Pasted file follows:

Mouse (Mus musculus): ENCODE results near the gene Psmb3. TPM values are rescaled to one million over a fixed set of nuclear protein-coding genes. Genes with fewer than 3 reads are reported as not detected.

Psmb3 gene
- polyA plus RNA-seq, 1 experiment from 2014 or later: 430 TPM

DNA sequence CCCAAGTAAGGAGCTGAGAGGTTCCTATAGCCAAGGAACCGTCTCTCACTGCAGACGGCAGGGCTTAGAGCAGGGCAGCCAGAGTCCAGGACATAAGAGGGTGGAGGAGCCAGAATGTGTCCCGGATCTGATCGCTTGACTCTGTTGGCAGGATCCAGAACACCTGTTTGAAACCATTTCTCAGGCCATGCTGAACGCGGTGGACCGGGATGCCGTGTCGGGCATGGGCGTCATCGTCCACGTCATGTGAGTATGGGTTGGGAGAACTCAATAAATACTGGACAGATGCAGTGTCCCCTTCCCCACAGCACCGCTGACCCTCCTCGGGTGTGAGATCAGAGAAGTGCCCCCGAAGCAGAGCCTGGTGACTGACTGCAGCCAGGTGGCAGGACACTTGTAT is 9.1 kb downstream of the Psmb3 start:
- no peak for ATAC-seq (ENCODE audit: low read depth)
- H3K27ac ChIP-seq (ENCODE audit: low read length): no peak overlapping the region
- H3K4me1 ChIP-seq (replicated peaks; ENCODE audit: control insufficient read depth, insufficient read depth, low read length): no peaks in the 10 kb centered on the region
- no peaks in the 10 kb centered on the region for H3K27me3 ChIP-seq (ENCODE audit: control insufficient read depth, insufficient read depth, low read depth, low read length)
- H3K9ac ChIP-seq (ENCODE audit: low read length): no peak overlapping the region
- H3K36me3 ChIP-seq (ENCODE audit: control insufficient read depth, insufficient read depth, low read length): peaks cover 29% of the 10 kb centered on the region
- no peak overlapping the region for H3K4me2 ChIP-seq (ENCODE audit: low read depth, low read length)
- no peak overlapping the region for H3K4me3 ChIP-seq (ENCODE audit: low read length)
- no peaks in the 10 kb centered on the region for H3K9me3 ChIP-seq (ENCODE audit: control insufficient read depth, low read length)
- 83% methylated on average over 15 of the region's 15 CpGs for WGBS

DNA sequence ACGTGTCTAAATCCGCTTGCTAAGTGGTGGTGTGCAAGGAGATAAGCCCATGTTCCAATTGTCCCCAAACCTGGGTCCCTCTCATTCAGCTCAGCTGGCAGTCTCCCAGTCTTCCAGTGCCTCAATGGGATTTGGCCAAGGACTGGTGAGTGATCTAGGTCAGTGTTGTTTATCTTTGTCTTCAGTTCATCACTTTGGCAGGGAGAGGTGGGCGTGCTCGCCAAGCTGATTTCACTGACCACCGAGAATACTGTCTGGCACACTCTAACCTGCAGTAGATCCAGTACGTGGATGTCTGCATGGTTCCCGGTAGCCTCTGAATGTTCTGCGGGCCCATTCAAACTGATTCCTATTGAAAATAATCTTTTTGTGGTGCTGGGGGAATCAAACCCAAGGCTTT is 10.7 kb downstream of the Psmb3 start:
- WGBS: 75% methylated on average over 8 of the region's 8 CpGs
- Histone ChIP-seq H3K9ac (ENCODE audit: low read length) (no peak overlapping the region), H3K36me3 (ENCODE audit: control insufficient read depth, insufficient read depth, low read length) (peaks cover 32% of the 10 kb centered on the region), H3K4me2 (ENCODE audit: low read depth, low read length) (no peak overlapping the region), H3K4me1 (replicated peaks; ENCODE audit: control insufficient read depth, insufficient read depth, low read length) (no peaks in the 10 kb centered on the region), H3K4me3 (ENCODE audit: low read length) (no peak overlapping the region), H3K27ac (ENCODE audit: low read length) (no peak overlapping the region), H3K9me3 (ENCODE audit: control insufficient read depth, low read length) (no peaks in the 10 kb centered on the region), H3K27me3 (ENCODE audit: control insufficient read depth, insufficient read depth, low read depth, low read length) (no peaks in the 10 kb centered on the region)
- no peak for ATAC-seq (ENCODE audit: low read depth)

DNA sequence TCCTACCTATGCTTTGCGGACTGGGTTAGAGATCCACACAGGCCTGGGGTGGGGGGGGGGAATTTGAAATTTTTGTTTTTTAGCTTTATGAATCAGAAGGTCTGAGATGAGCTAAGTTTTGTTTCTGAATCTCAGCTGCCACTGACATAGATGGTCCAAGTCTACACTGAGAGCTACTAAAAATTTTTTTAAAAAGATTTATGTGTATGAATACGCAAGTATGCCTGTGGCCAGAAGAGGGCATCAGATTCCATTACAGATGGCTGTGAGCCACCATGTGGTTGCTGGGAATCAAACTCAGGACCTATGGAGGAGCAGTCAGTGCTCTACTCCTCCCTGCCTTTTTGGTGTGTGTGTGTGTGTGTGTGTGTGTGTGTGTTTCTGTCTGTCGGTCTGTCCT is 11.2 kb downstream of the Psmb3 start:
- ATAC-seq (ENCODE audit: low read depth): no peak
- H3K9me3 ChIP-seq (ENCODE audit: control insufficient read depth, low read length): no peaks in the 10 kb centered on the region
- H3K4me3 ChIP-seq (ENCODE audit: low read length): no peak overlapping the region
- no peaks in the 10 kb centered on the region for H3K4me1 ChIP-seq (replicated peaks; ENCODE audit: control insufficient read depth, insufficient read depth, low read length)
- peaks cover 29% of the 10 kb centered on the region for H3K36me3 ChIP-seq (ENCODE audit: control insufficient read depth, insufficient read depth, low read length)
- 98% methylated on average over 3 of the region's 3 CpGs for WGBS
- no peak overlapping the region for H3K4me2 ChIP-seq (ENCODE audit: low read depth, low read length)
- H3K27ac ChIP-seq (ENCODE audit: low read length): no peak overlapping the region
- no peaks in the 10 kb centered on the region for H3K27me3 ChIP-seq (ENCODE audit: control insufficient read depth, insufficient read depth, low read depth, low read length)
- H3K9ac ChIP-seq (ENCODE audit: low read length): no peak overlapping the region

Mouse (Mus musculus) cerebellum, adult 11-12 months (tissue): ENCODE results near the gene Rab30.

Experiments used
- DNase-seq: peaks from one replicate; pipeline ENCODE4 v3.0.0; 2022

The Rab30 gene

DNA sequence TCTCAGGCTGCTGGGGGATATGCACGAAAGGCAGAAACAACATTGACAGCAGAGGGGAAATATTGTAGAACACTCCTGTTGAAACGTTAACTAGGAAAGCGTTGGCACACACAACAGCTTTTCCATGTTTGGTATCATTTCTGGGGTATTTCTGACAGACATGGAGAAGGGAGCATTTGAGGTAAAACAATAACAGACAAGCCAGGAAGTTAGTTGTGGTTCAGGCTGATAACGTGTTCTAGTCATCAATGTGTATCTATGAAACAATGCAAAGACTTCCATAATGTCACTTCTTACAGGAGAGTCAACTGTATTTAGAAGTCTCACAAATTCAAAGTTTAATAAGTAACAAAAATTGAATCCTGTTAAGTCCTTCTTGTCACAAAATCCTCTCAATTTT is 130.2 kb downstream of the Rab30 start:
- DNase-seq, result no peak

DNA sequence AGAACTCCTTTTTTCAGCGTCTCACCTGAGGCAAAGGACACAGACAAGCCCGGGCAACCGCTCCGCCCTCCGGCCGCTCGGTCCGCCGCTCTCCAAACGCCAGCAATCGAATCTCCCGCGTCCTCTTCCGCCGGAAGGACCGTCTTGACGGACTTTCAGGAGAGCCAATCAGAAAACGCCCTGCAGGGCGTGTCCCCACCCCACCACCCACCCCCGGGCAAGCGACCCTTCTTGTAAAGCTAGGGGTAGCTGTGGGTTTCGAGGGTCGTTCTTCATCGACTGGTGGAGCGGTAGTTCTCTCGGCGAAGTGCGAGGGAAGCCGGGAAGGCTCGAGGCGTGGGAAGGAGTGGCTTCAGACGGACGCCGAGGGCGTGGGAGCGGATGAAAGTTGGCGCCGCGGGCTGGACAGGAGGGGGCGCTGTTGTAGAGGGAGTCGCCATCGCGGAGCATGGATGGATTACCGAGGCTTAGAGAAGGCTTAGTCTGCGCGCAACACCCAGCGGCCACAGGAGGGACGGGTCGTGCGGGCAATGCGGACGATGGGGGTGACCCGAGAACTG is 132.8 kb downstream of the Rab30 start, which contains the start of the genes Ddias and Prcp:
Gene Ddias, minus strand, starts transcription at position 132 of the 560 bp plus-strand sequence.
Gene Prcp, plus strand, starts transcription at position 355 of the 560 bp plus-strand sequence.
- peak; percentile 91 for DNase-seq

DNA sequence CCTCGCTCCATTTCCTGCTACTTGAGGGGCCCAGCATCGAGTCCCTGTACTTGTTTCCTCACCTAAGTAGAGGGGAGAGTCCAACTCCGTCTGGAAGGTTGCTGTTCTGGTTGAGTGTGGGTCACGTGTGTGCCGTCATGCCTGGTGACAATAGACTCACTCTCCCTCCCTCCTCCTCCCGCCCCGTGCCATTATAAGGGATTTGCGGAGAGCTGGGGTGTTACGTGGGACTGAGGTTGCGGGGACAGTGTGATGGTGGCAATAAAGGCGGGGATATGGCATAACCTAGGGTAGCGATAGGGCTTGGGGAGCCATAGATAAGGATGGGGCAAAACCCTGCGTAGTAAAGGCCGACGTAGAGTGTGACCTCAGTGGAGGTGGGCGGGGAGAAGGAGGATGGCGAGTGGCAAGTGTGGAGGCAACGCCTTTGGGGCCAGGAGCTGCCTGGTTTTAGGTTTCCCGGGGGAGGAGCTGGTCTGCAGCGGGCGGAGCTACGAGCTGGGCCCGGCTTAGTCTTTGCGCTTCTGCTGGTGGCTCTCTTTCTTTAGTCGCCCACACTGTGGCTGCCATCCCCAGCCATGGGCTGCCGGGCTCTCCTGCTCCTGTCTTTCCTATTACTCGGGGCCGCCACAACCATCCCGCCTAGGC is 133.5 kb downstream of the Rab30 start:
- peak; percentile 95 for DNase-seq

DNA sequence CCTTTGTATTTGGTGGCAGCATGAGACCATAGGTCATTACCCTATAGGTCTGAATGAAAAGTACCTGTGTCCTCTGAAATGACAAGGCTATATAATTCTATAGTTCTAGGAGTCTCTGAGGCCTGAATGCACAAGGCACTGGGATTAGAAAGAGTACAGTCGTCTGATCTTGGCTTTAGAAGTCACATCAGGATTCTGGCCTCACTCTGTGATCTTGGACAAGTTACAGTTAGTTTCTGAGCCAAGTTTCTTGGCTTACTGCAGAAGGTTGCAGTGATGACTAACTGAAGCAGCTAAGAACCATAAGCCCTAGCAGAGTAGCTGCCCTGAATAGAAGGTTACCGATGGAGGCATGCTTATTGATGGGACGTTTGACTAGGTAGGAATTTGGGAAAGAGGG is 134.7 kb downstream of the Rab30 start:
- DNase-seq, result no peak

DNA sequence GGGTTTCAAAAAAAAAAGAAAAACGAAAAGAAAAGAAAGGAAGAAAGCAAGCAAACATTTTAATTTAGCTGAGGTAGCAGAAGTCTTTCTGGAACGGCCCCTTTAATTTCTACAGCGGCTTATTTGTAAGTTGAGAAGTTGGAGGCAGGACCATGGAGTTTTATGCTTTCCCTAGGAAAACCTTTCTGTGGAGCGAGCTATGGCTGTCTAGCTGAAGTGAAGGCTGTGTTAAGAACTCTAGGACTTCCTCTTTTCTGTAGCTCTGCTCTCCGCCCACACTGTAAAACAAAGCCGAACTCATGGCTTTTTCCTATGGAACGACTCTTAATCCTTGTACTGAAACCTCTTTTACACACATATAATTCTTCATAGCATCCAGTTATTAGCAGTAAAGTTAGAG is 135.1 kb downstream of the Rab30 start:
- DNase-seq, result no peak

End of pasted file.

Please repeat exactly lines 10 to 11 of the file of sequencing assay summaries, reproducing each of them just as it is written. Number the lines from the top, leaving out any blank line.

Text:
- H3K36me3 ChIP-seq (ENCODE audit: control insufficient read depth, insufficient read depth, low read length): peaks cover 29% of the 10 kb centered on the region
- no peak overlapping the region for H3K4me2 ChIP-seq (ENCODE audit: low read depth, low read length)